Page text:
Wednesday, January 02, 2008

Singapore 60th National Championships 2008

The Singapore 60th National Championships 2008 is being held from 29th December 2007 to 5th January 2008. It is a 9 rounds event that have attract few Singapore top players such as GM Dr. Wong Meng Kong (2445), IM Goh Wei Ming (2396), IM Jason Goh Koon Jong (2384), IM Chan Peng Kong (2287) and other lesser title player. Singapore “import” player such as GM Zhang Zhong and GM Wu Shaobin didn’t play in this events probably because they are too strong for the tournaments.


After 7 rounds, IM Goh Wei Ming (2396) (photo right) is leading with 6 points. He win all the games except in round 5 and round 7 when he draw against Timothy Chan (2231) and IM Chan Peng Kong(2287). Top seed GM Wong Meng Kong (2445) was beaten by FM Daniel Howard Fernandez (2102) in the 1st round and FM Graham Chua (2) in the 4th rounds. He now collect only 4.5 points after 7 rounds. GM Dr. Wong Meng Kong (photo left) has been the top Singaporean player for more than a decade, during which time he also managed to finish his medical studies and set up a successful practice in Hongkong. He does not play so often, but is often coaxed out to represent his country in the olympiads and regional championships.


GM Wong Meng Kong - FM Graham Chua
60th Singapore National Championship (Round 4), 2007

So far black has a pleasant position due to his active and well position of his pieces but white made it more difficult to himself by playing ...

19.Qb4?! This move cause difficulty to white later. 19...e4 Probably GM Meng Kong is hoping for [19...Qxg2 20.Rg1 Qh3 21.Nxe5 Qxh2 22.Nf3 Qh3 23.Rxd6 Where he will have good initiative ] 20.Nh4 Qf6 21.g3 The knight needs square to turn back. If not 21...g5 will trap the "offside" knight! 21...Bh3 22.Rg1 Now white king will have difficult time in the center. 22...g5 23.Ng2 Ng6 Heading for the strong post at e5! 24.Qb1 Qc3+ 25.Kf1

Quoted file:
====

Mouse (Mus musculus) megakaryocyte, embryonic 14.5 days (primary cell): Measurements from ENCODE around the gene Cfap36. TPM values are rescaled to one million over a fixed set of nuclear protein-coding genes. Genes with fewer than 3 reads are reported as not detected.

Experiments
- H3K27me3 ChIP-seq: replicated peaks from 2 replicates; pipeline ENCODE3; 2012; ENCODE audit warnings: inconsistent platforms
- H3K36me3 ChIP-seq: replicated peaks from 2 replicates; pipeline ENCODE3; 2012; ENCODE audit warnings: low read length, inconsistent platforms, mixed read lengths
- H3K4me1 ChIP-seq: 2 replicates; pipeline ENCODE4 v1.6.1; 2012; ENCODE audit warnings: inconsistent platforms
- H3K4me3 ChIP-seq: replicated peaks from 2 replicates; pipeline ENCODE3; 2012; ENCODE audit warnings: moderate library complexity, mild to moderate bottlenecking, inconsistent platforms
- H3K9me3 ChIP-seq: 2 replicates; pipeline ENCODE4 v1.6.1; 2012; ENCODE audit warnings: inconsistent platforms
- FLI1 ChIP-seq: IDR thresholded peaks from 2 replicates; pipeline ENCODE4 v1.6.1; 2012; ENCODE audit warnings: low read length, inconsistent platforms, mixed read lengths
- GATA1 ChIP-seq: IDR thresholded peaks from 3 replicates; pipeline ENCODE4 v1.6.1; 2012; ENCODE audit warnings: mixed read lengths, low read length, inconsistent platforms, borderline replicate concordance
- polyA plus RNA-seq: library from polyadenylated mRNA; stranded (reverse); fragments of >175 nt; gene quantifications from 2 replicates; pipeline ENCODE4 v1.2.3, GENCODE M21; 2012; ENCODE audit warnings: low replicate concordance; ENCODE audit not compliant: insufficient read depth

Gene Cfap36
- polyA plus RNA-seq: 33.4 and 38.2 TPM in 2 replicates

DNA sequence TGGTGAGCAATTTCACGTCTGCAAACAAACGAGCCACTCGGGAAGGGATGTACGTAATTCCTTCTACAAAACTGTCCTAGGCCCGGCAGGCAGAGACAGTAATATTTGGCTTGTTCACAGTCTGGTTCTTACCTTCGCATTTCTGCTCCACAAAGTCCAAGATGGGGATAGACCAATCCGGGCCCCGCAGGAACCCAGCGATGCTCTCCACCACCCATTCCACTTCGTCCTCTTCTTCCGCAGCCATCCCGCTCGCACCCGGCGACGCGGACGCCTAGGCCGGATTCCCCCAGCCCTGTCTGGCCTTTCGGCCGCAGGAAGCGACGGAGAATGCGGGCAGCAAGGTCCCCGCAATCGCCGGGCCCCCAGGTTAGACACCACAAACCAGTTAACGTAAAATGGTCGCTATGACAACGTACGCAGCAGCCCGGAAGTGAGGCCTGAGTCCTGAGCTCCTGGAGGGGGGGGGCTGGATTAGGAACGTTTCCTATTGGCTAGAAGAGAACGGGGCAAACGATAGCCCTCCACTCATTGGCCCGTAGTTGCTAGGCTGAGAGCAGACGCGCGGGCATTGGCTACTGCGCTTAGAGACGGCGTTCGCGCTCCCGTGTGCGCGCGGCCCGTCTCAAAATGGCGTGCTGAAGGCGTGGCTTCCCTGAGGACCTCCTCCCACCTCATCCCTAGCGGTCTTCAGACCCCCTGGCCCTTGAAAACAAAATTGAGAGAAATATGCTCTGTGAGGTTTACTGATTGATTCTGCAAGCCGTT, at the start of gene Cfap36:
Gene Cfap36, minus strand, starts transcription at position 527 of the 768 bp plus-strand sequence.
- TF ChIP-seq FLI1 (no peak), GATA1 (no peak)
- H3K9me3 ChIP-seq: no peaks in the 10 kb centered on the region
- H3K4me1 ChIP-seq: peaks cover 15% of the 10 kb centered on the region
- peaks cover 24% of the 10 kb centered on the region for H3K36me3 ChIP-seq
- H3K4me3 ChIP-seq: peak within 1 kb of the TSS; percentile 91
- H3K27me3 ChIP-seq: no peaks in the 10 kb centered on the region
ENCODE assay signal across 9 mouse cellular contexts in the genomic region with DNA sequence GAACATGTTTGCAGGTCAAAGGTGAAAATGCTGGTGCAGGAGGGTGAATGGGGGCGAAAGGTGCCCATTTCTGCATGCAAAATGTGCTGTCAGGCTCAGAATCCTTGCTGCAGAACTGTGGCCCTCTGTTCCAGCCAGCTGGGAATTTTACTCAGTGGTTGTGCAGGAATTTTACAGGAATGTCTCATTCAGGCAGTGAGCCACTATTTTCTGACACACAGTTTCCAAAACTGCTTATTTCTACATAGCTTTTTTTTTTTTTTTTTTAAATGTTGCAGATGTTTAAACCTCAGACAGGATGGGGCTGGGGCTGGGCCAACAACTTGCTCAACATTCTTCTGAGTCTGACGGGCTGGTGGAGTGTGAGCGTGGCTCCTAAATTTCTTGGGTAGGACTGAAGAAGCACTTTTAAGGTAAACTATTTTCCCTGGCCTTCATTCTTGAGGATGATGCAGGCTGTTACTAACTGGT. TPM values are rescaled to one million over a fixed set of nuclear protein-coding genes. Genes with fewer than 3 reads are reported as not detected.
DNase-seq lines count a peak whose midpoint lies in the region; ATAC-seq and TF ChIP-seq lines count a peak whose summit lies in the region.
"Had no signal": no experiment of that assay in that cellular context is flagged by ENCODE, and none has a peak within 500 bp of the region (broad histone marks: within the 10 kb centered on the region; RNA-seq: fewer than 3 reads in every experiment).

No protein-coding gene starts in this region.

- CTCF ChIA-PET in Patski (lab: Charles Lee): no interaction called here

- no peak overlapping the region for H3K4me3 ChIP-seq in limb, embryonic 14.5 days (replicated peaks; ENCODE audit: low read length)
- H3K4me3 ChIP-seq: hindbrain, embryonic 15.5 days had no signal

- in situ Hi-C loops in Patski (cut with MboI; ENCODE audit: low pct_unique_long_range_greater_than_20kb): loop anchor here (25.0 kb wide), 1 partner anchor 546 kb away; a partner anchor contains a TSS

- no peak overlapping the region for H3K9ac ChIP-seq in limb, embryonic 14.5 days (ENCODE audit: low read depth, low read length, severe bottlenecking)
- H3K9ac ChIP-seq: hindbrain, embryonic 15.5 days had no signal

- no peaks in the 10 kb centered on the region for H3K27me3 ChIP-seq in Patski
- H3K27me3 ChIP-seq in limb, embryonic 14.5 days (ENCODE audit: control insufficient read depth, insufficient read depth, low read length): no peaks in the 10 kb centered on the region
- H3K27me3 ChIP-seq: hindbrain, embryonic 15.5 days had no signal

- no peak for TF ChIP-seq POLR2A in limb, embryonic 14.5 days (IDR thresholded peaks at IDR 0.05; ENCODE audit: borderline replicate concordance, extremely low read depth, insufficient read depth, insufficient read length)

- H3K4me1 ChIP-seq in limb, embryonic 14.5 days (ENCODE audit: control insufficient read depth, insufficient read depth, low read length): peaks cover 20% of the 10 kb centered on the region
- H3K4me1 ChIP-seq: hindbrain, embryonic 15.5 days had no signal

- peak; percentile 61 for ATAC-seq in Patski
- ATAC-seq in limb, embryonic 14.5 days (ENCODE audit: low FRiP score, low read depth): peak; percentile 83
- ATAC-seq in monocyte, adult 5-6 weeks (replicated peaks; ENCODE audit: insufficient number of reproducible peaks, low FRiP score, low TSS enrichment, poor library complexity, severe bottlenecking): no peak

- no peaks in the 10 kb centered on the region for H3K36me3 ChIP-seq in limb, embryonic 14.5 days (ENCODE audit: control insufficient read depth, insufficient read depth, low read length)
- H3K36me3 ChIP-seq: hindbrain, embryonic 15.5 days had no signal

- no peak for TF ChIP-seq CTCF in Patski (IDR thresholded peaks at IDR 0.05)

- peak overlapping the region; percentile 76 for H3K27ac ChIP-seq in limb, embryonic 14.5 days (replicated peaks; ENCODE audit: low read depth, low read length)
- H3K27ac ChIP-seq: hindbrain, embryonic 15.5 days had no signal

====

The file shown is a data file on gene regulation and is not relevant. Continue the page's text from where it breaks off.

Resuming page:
Rxc4! an excellent sacrifice. Black offer to exchange white light square bishop which cover the f3 and d3 square that is threaten to be occupied by black knight with Ne5 and Nd3 or Nf3 ! 26.f4? [26.Bxc4 Qxc4+ 27.Ke1 Ne5! with mate and fork threat at f3; 26.Qa2 is lesser evil. 26...Ra4] 26...exf3 27.Bxf3 Qf6 28.Ke2 Ne5 29.Ne1 Bf5 30.Qa1 Rdc8 31.Rf1 Rc2+ 32.Nxc2 Rxc2+ [Not 32...Bxc2 33.Bxb7 Bxd1+±] 33.Rd2 Bd3+ 34.Kd1 Rxd2+ [34...Nxf3?! succumbs to 35.Qxf6 Rxd2+ 36.Kc1 Rc2+ 37.Kd1 Rd2+ 38.Kc1 Rc2+ 39.Kd1 Rd2+=] 35.Kxd2 Bxf1 [35...Nxf3+?! is a bad alternative 36.Kxd3 Qg6+ 37.Ke2³] 36.Qxf1 Qxf3 37.Qxf3 [37.Qe2 doesn't get the cat off the tree 37...Qe4–+] 37...Nxf3+ 38.Kd3 [38.Ke2 does not help much 38...Nxh2 39.Kf2 f5–+] 38...Nxh2 39.Ke4 Kf8 0–1



IM Goh Wei Ming – IM Chan Peng Kong

60th Singapore National Championship (Round 7), 2008

Position after black 48 moves.

White two pawns advantage is almost meaningless because it is (i) double pawns (ii) rook pawns (iii) white has the "wrong" square bishop (light square) which doesn't cover the promotion square (h8) of his pawns (iv) black king is controlling the promotion square (h8). White only chance is by avoiding the rook exchange because if the rook was trade black doesn't even have to use his knight because his king can control the important h8 square and white can't do anything to chase black king from that square.

49.Kf4? [49.Kg2 Nd3 50.h5 Ne1+ 51.Kf1 (51.Kf2 Nd3+) 51...Nd3 52.Rd7+ Kh8] 49...Rb4! This force the draw immediately 50.Rxb4 Nd3+ 51.Ke4 Nxb4

Black could even play without his knight because his king will safely reside at h8. ½–½


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